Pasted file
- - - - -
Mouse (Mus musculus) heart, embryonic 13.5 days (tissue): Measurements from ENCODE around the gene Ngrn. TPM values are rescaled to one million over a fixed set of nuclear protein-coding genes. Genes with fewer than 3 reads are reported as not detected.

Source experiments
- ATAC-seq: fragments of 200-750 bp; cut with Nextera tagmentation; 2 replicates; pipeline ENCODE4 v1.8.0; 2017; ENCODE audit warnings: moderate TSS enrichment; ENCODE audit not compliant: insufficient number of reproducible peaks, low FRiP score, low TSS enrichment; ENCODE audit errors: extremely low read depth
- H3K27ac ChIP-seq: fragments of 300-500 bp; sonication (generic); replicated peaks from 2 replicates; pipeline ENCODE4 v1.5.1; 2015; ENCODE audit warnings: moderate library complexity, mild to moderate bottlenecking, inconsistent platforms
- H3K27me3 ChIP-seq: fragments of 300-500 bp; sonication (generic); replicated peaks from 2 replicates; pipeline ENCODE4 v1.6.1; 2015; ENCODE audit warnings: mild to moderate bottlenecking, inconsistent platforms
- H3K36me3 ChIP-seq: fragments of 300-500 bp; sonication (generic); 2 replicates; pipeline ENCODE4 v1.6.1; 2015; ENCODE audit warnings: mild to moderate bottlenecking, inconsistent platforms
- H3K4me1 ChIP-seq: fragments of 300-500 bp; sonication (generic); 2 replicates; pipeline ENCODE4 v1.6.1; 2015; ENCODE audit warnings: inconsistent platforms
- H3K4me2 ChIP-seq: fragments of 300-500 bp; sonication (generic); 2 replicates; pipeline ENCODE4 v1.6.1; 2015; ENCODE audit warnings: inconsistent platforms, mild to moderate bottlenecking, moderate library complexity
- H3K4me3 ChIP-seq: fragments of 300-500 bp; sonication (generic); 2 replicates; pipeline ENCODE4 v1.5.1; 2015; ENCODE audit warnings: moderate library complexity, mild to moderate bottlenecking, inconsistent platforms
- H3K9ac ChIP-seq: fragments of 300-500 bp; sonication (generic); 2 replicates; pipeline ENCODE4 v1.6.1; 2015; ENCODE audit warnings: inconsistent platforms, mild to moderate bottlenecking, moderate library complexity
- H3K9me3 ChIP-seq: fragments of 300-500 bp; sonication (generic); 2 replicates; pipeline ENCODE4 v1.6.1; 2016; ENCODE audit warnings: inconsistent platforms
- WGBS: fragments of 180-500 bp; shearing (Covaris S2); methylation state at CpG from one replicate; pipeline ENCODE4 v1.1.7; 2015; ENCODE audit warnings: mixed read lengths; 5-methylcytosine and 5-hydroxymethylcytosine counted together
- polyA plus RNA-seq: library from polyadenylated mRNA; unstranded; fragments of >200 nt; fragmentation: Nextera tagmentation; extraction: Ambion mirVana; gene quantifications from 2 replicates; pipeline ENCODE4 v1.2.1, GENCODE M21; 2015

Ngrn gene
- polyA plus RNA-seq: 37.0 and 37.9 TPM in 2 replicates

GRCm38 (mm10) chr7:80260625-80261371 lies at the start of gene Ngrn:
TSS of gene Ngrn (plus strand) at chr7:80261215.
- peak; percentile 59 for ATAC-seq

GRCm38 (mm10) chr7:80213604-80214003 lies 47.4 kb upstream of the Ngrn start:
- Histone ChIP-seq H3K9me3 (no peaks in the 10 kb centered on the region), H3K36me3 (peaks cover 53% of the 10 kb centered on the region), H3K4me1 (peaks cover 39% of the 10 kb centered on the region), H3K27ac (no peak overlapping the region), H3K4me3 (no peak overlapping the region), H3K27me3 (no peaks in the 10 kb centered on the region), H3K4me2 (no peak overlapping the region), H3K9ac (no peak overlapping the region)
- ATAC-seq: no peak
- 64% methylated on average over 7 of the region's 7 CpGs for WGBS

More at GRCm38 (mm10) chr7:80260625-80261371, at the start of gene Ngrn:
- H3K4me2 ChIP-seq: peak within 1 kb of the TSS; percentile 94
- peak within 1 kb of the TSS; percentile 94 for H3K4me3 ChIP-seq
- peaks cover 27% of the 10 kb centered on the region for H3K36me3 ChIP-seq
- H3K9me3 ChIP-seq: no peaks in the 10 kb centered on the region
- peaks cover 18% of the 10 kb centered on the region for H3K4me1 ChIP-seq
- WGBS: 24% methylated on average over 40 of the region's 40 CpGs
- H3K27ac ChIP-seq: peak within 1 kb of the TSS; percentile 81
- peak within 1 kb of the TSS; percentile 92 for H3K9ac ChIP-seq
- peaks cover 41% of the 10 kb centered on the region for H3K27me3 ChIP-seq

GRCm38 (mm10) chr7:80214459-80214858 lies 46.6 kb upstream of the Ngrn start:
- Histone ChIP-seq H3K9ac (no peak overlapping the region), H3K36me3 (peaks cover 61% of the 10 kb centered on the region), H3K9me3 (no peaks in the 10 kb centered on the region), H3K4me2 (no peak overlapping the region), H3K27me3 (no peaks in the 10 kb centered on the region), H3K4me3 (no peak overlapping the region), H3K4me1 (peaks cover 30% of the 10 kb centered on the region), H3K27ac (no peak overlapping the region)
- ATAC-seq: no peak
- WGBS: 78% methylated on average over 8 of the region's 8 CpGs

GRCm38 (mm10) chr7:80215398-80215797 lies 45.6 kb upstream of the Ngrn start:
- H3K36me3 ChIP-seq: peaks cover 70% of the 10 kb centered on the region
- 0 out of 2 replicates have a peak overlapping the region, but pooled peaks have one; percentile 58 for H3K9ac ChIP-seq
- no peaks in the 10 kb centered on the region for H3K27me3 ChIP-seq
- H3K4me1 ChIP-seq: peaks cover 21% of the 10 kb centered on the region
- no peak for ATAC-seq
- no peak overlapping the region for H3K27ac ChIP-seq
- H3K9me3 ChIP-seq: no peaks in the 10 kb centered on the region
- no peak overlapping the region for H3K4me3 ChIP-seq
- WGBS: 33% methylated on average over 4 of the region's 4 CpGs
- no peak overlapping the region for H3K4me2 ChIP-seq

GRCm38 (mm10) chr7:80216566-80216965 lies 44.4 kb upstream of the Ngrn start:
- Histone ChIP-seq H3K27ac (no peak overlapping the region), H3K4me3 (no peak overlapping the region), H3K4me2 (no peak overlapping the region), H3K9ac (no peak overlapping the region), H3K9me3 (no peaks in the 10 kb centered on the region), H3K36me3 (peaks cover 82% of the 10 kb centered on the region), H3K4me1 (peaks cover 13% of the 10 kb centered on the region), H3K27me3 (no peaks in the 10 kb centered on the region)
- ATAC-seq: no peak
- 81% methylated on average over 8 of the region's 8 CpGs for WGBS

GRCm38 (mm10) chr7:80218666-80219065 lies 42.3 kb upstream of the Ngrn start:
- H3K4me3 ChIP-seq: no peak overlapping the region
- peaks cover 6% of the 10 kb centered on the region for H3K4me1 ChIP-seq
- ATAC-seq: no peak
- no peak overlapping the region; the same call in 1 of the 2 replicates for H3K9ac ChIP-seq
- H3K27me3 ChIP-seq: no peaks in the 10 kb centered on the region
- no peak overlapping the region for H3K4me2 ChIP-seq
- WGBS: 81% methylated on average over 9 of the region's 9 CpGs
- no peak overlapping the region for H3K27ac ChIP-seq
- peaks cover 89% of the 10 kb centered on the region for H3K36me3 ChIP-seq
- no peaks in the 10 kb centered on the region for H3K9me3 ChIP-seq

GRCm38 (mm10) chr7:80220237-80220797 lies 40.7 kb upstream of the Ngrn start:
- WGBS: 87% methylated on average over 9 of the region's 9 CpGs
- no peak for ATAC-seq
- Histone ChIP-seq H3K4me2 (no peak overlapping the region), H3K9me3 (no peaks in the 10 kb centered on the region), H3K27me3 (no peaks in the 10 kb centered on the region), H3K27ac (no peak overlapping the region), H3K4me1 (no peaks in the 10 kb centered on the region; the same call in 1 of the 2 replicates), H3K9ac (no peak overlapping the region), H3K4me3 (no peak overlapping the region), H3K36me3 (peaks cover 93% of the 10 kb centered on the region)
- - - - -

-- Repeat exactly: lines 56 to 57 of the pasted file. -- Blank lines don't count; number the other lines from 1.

- no peak overlapping the region; the same call in 1 of the 2 replicates for H3K9ac ChIP-seq
- H3K27me3 ChIP-seq: no peaks in the 10 kb centered on the region